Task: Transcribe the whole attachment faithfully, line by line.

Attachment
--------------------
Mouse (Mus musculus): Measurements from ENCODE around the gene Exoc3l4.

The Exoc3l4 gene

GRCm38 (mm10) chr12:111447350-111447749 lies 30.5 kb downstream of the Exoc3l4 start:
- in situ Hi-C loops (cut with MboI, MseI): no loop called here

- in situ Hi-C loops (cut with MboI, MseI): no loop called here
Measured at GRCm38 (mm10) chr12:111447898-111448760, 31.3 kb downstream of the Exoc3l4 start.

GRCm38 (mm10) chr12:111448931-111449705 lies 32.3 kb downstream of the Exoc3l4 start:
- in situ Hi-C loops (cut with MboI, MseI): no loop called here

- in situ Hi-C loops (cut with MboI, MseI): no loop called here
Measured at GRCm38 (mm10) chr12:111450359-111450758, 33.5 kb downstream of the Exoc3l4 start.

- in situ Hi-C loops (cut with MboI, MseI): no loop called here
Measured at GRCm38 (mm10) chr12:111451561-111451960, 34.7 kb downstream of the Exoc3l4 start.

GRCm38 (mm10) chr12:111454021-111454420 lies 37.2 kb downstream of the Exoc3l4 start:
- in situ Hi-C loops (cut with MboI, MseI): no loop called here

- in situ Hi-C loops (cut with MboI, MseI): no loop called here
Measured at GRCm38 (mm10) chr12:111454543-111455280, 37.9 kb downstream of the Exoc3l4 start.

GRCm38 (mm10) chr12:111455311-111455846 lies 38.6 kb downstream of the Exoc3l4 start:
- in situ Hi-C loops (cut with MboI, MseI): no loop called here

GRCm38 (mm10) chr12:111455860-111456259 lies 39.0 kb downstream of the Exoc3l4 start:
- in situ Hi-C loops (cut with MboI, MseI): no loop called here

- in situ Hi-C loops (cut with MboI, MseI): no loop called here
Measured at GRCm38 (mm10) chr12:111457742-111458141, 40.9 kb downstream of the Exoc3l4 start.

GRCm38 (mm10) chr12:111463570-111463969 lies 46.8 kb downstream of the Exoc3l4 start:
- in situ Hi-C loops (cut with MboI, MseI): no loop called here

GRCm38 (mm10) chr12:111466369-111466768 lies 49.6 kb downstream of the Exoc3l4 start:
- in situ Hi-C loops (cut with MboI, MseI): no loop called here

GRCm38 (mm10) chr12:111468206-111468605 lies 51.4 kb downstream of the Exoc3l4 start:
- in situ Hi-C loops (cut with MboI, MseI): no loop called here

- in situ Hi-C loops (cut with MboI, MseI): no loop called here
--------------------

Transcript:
Mouse (Mus musculus): Measurements from ENCODE around the gene Exoc3l4.

The Exoc3l4 gene

GRCm38 (mm10) chr12:111447350-111447749 lies 30.5 kb downstream of the Exoc3l4 start:
- in situ Hi-C loops (cut with MboI, MseI): no loop called here

- in situ Hi-C loops (cut with MboI, MseI): no loop called here
Measured at GRCm38 (mm10) chr12:111447898-111448760, 31.3 kb downstream of the Exoc3l4 start.

GRCm38 (mm10) chr12:111448931-111449705 lies 32.3 kb downstream of the Exoc3l4 start:
- in situ Hi-C loops (cut with MboI, MseI): no loop called here

- in situ Hi-C loops (cut with MboI, MseI): no loop called here
Measured at GRCm38 (mm10) chr12:111450359-111450758, 33.5 kb downstream of the Exoc3l4 start.

- in situ Hi-C loops (cut with MboI, MseI): no loop called here
Measured at GRCm38 (mm10) chr12:111451561-111451960, 34.7 kb downstream of the Exoc3l4 start.

GRCm38 (mm10) chr12:111454021-111454420 lies 37.2 kb downstream of the Exoc3l4 start:
- in situ Hi-C loops (cut with MboI, MseI): no loop called here

- in situ Hi-C loops (cut with MboI, MseI): no loop called here
Measured at GRCm38 (mm10) chr12:111454543-111455280, 37.9 kb downstream of the Exoc3l4 start.

GRCm38 (mm10) chr12:111455311-111455846 lies 38.6 kb downstream of the Exoc3l4 start:
- in situ Hi-C loops (cut with MboI, MseI): no loop called here

GRCm38 (mm10) chr12:111455860-111456259 lies 39.0 kb downstream of the Exoc3l4 start:
- in situ Hi-C loops (cut with MboI, MseI): no loop called here

- in situ Hi-C loops (cut with MboI, MseI): no loop called here
Measured at GRCm38 (mm10) chr12:111457742-111458141, 40.9 kb downstream of the Exoc3l4 start.

GRCm38 (mm10) chr12:111463570-111463969 lies 46.8 kb downstream of the Exoc3l4 start:
- in situ Hi-C loops (cut with MboI, MseI): no loop called here

GRCm38 (mm10) chr12:111466369-111466768 lies 49.6 kb downstream of the Exoc3l4 start:
- in situ Hi-C loops (cut with MboI, MseI): no loop called here

GRCm38 (mm10) chr12:111468206-111468605 lies 51.4 kb downstream of the Exoc3l4 start:
- in situ Hi-C loops (cut with MboI, MseI): no loop called here

- in situ Hi-C loops (cut with MboI, MseI): no loop called here